Blue Eyes And Heels / Road To Nowhere / Ducktastic!
Various venues
October, 2005

Twice during this period, shows reduced me to a state of almost blind fury at their having – I don’t think the phrase is too strong – pissed away their achievements in the closing minutes.  The two shows could hardly be more different in other respects: Blue Eyes And Heels a taut three-handed drama set in the Soho medialand of its host venue, Road To Nowhere not even theatre in any real sense, its intellectual and emotional content arising from the reverberations between the rock songs being sung and the septua- and octogenarian members of the Young@Heart Chorus doing the singing.  But in each case I found myself being drawn in over the course of an hour only to be contemptuously slapped around by an almost unspeakably crass final 15 minutes.

In Toby Whithouse’s drama about a planned revival of TV wrestling, Martin Freeman’s association with The Office is at first inescapable, although the role he plays here, middle-ranking TV man Duncan, is is less like Freeman’s screen character than Ricky Gervais’s David Brent.  We move beyond these easy associations as it becomes clear that Duncan is a sly, two-faced git who will stop at nothing and sacrifice anybody to get ahead, and as both ageing grappler Victor (John Stahl, magnificent as ever) and production assistant Emma (Serena Evans) reveal how fervently they respond to the prospect of the series: it’s all he has left, but she’s appalled by it.  In Emma’s case, the link with domestic violence may be trite in itself, but is neither tritely written nor tritely played.

Then, with the climax, the most impassioned part of the play, comes the clunkiest writing, the most pointless melodramatic delivery and the most hackneyed pair of opposing mentalities imaginable, as Duncan and Emma start arguing about quality versus popularity in culture as if these ideas had never even been formulated before (never mind the illusory opposition between them banished 30 years ago by John McGrath’s theories and practice), and as if these two could somehow settle the matter between them.  That was what it had all been building to?  I felt insulted by Whithouse, and I felt he had also insulted the actors to whom he had given such tired hysteria.  I felt like flinging the writer around the wrestling-ring stage much as Victor does to Duncan a few minutes later, roaring to the audience, “What shall I do with him?” When the audience roared back, just like the crowd at a real wrestling match, it might have constituted a final clever object-lesson in Duncan’s cultural argument – that, at bottom, we do just want no-brain action –  but it just hacked me off.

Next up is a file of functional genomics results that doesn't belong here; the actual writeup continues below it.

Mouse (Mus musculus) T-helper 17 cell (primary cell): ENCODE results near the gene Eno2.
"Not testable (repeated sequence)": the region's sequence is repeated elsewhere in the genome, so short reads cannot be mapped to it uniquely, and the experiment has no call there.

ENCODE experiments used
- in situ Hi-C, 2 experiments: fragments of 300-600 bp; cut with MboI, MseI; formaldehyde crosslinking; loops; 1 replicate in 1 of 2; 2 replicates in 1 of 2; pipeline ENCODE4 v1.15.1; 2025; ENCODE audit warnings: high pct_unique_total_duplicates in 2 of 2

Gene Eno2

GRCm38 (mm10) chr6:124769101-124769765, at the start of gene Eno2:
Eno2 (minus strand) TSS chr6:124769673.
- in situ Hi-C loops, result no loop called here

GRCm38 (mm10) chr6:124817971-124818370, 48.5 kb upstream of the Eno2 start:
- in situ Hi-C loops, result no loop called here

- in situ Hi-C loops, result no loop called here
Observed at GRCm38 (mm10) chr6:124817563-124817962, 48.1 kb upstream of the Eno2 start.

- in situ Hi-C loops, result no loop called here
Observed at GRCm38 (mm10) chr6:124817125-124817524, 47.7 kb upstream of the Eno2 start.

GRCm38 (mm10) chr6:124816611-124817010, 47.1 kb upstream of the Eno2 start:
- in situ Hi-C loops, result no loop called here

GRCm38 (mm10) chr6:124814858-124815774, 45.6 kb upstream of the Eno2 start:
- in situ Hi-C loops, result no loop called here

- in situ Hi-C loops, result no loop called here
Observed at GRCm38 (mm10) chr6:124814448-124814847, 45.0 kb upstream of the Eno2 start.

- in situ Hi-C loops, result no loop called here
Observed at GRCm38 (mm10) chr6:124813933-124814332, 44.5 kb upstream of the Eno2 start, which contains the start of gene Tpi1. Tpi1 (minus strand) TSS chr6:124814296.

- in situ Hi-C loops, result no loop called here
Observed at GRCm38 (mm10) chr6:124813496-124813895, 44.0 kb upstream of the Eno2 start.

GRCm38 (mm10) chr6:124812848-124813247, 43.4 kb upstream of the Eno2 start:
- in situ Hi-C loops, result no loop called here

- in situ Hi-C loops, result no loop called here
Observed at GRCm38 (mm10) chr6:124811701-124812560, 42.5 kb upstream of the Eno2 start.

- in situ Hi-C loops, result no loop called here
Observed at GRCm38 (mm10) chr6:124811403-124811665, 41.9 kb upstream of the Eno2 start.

As for Road To Nowhere, it’s a joy “reading” the main body of the show.  Rolling Stones numbers such as "Mother's Little Helper", "19th Nervous Breakdown" and "Ruby Tuesday" can contain new insight in their self-deprecation and anger from folk a generation older even than Mick Jagger, and can find an elegiac strain in the most unexpected places as "Paint It Black" becomes a lament against the dying of the light.  Nor do the company tackle only baby-boomer-era material.  U2's "One" becomes a cry that we need to feel love at any age, and Pat Linderme (75) brings a rasping, late-period Marianne Faithfull "seen it all and tired of it" quality to Radiohead's "Fake Plastic Trees".  Running through the show is a current of sadness and sometime fury that these days the quotidian grind just never ceases.  The Clash's "Lost In The Supermarket" grumbles at continuing consumer banality, and The Animals' "We Gotta Get Out Of This Place" is transformed into a searing indictment of seniors having to take McJobs just to subsist even in their twilight years.  David Byrne would surely love the curmudgeonly directness with which the title number becomes infused as they sing "We're not little children/And we know what we want".  If it seems odd that Young@Heart are appropriating the songs of their descendants' generations, think on this: of the evening's composers, John Lennon, George Harrison, Joe Strummer and three of The Ramones have already predeceased those onstage.